I want to setup an alias alias open=xdg-open this whould replace the normal linux open command which in turn itself is a symlink to openvt.

I've running a debian wheezy installation with a bash shell. Does Anybody see there possible problems if I do so?

  • 2
    I've had it aliased for several years and never had any problems. :-) Sep 8, 2012 at 10:55
  • 2
    For your interest, Debian 11 released with this change: " A new open command is available as a convenience alias to xdg-open (by default) or run-mailcap, managed by the update-alternatives(1) system. It is intended for interactive use at the command line, to open files with their default application, which can be a graphical program when available."
    – Flimm
    Mar 4, 2022 at 7:18

3 Answers 3


Yes it is. Once you alias it, it's valid only for your user.

You cold also add it inside ~/.bashrc, so it will be available only for your user and only for the current shell session (aliasing itself again every time you start a new session).

In some distro, .bashrc loads a file called .bash_aliases for every session. You could also add your alias there.

  • Be careful not put it in single quotes, as alias open='xdg-open'may result in errors, e.g.: Couldn't get a file descriptor referring to the console while alias open=xdg-open worked for me.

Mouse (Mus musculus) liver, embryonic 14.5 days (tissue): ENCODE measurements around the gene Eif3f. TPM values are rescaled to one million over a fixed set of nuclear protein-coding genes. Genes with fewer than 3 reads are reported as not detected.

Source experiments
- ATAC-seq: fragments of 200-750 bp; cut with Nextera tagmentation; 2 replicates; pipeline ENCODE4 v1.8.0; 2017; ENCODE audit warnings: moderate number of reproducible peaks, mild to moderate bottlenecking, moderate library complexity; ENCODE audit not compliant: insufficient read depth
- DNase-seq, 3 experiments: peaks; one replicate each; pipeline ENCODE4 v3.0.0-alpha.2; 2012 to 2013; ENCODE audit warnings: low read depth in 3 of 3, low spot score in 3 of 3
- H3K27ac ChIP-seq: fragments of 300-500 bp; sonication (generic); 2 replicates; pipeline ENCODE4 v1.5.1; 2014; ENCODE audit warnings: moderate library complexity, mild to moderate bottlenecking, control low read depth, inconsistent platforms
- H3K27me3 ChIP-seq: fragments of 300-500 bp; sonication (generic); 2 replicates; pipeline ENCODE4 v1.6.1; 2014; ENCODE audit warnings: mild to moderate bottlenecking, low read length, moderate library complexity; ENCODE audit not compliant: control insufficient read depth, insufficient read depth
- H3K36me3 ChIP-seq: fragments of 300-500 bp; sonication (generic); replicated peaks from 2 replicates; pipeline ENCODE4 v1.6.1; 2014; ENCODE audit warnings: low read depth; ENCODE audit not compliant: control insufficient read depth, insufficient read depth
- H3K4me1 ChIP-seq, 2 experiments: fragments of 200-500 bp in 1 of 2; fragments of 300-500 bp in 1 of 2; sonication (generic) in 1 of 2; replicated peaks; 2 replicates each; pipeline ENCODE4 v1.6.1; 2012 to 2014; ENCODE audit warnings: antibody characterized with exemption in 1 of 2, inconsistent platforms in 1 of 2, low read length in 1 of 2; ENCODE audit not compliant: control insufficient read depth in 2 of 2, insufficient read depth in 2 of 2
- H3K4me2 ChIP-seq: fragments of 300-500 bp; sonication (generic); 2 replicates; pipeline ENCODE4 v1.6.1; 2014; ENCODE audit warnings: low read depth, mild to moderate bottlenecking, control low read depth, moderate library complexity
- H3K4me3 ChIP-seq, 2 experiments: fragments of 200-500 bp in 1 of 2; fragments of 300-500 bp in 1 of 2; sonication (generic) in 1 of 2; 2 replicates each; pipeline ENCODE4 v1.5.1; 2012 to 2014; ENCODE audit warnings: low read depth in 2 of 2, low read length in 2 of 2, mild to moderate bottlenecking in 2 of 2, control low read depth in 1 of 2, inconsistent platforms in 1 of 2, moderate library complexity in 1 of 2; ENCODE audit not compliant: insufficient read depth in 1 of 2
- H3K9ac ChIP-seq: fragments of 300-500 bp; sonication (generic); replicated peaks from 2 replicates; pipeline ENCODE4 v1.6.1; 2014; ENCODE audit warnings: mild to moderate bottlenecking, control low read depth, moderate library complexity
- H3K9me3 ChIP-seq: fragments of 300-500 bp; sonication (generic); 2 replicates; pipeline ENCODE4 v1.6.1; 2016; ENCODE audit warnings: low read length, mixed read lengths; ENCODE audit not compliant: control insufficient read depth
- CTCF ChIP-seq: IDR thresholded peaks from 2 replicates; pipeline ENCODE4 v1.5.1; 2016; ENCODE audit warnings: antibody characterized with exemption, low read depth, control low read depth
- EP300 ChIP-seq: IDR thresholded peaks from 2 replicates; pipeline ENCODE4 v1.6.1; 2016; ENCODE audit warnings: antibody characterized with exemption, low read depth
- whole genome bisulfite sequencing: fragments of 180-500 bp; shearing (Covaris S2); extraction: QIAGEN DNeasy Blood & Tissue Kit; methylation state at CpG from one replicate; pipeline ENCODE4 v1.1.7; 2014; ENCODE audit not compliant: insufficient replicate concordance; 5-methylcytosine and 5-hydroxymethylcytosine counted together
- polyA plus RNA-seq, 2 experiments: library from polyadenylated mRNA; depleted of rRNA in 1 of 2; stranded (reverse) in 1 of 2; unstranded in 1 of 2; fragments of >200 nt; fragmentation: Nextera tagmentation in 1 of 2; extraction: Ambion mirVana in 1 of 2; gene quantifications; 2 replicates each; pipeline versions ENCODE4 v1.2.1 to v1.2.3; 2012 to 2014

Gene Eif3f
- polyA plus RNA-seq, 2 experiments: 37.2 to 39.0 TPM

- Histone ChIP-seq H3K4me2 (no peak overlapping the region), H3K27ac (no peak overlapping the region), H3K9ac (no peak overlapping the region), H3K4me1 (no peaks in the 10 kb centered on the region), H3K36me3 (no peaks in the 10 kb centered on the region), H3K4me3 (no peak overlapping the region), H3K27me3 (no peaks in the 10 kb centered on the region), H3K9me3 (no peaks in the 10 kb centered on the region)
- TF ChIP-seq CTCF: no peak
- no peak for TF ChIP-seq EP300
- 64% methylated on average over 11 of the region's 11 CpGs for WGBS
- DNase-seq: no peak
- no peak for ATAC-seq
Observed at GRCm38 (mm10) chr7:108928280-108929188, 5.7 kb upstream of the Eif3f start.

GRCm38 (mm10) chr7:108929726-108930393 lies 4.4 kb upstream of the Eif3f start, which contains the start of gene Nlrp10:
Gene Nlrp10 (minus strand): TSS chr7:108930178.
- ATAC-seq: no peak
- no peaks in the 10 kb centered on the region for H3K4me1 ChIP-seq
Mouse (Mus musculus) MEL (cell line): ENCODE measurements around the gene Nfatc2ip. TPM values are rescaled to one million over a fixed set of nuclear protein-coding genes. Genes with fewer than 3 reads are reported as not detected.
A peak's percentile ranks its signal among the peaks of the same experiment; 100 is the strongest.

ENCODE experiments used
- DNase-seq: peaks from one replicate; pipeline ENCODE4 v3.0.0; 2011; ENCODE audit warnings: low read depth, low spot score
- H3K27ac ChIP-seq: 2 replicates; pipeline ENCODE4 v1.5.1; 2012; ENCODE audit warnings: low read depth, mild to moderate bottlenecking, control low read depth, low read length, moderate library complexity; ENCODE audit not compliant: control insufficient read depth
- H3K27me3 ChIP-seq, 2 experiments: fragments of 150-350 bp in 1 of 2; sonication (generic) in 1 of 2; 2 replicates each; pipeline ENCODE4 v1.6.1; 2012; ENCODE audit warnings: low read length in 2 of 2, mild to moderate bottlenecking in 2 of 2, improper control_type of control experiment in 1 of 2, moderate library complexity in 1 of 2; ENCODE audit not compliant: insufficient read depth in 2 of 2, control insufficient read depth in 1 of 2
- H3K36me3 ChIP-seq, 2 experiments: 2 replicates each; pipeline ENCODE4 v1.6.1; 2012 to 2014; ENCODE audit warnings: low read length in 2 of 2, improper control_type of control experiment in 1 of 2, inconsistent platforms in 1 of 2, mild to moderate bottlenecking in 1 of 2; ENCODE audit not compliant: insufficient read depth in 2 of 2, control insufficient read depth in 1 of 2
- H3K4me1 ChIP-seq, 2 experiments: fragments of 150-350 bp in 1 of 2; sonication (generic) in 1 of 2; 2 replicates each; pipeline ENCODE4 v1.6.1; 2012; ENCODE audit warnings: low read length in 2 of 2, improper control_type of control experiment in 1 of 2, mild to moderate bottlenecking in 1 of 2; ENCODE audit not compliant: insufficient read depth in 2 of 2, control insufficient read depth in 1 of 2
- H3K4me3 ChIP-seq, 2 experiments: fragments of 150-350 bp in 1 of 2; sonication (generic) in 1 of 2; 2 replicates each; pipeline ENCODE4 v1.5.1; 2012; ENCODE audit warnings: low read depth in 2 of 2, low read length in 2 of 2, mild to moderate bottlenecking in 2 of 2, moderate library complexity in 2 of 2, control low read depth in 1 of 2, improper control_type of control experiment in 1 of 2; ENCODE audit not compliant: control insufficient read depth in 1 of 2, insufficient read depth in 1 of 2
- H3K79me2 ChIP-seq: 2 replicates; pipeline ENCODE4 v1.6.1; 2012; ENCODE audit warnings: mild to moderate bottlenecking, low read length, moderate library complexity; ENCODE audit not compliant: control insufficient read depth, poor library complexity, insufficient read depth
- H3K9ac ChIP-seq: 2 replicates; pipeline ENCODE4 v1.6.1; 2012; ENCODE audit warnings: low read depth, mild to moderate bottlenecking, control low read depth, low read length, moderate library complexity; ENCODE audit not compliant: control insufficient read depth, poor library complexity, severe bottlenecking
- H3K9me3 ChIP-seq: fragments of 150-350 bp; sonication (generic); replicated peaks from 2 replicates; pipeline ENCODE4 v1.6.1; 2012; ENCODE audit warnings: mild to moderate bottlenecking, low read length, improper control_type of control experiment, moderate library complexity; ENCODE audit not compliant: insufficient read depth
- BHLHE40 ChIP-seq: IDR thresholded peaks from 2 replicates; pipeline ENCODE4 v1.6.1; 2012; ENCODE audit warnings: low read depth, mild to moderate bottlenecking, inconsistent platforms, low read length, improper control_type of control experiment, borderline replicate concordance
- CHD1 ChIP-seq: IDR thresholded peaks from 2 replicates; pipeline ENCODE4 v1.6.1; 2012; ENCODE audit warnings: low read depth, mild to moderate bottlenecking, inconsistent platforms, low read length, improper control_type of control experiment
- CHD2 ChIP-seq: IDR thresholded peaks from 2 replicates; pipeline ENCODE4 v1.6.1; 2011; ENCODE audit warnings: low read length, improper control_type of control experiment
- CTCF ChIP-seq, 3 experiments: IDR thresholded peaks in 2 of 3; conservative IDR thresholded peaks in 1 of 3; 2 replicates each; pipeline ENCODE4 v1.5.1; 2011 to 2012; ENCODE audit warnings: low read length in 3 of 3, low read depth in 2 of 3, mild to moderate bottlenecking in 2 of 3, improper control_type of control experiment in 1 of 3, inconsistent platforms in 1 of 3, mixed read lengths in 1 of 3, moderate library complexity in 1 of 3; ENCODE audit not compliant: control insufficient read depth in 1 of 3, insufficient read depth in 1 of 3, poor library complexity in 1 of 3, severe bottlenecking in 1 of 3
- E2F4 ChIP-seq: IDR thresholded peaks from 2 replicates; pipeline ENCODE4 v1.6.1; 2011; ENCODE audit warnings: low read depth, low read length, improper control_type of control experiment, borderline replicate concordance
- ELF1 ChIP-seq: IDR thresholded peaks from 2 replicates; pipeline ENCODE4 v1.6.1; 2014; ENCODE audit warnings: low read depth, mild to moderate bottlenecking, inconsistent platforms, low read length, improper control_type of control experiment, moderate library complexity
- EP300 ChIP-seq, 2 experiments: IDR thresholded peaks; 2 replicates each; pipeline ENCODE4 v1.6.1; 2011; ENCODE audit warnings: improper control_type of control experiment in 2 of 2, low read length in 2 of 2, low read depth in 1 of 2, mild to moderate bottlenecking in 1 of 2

– math
    Sep 8, 2015 at 6:45

alias is simply a text replacement for the original(like preprocessor in C).

It's valid only in the current shell where it was created it unless you add it to .rc file or .profile. Once you exit, the alias is no longer there and as such I don't see why it would cause any problem.

  • There's a typo. The file is .profile. I cannot edit it since it's a one letter edit. ;)
    – Zagorax
    Sep 8, 2012 at 13:11

On some systems, the open command actually refers to the run-mailcap command. By default, running open is the same as running run-mailcap. Generally, it is safe to override open with a Bash alias, since that only affects the current shell session, and not Bash scripts within that session. Put this in your .bashrc:

alias open='xdg-open'

Debian 11 and related distros (such as Ubuntu 21.10 or later) use the update-alternatives system to manage the open command. So, if you want, you can configure the open command system-wide to refer to xdg-open, like this:

sudo update-alternatives --install /usr/bin/open open /usr/bin/xdg-open 50
sudo update-alternatives --config open

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